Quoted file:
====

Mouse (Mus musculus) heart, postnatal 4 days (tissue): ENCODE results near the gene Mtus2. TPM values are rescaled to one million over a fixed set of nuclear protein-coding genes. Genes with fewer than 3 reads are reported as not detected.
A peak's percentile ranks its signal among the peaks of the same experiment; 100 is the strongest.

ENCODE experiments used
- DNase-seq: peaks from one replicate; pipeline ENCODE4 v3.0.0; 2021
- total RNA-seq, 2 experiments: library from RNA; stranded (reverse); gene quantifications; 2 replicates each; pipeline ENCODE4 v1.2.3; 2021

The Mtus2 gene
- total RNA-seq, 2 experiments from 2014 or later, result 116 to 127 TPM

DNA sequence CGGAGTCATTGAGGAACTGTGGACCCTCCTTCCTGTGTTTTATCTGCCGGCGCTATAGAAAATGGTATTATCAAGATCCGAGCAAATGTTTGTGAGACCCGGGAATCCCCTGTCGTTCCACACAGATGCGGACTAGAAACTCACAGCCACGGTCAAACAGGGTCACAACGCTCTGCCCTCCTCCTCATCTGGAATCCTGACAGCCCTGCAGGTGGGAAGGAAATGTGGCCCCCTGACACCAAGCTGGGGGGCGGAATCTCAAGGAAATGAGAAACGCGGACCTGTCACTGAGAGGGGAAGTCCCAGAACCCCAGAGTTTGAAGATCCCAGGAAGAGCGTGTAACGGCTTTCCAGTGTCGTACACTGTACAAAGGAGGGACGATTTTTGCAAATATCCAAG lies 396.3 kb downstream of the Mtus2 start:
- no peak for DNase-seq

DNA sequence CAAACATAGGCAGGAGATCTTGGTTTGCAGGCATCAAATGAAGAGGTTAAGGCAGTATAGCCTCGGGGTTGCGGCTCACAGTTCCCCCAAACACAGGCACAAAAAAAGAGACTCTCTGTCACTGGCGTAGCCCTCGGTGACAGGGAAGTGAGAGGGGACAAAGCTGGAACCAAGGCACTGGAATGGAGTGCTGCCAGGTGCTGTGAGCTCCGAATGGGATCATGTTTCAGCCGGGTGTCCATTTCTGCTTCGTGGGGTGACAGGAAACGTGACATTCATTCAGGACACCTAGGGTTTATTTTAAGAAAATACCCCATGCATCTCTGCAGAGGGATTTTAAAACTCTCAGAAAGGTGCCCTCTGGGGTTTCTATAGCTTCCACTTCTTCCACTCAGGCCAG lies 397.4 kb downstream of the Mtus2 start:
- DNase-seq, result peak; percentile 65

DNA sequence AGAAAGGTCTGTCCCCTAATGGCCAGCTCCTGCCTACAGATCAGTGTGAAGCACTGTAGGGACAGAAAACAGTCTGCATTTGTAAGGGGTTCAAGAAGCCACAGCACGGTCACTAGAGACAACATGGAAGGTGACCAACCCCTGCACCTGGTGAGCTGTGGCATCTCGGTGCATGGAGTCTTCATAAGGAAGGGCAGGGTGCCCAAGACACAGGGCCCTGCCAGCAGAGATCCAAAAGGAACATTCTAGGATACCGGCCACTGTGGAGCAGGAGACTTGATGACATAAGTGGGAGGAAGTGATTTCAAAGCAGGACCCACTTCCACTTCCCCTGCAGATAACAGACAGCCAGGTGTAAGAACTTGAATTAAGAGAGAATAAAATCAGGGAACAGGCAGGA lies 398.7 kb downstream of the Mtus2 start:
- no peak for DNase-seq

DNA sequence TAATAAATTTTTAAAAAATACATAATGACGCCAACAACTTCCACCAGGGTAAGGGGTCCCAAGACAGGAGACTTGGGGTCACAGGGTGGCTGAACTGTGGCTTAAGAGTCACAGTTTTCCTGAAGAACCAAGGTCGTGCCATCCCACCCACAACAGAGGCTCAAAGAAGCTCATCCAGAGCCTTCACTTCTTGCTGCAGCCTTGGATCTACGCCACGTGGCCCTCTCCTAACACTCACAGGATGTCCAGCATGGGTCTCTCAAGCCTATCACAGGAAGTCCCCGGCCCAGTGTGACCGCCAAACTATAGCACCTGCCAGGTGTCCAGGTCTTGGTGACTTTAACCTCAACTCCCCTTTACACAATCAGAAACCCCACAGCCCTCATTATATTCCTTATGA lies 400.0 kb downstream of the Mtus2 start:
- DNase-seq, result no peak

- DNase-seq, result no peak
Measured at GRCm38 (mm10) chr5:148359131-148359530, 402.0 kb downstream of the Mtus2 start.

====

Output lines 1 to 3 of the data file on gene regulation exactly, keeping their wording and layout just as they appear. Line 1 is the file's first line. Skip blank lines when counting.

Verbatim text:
Mouse (Mus musculus) heart, postnatal 4 days (tissue): ENCODE results near the gene Mtus2. TPM values are rescaled to one million over a fixed set of nuclear protein-coding genes. Genes with fewer than 3 reads are reported as not detected.
A peak's percentile ranks its signal among the peaks of the same experiment; 100 is the strongest.

ENCODE experiments used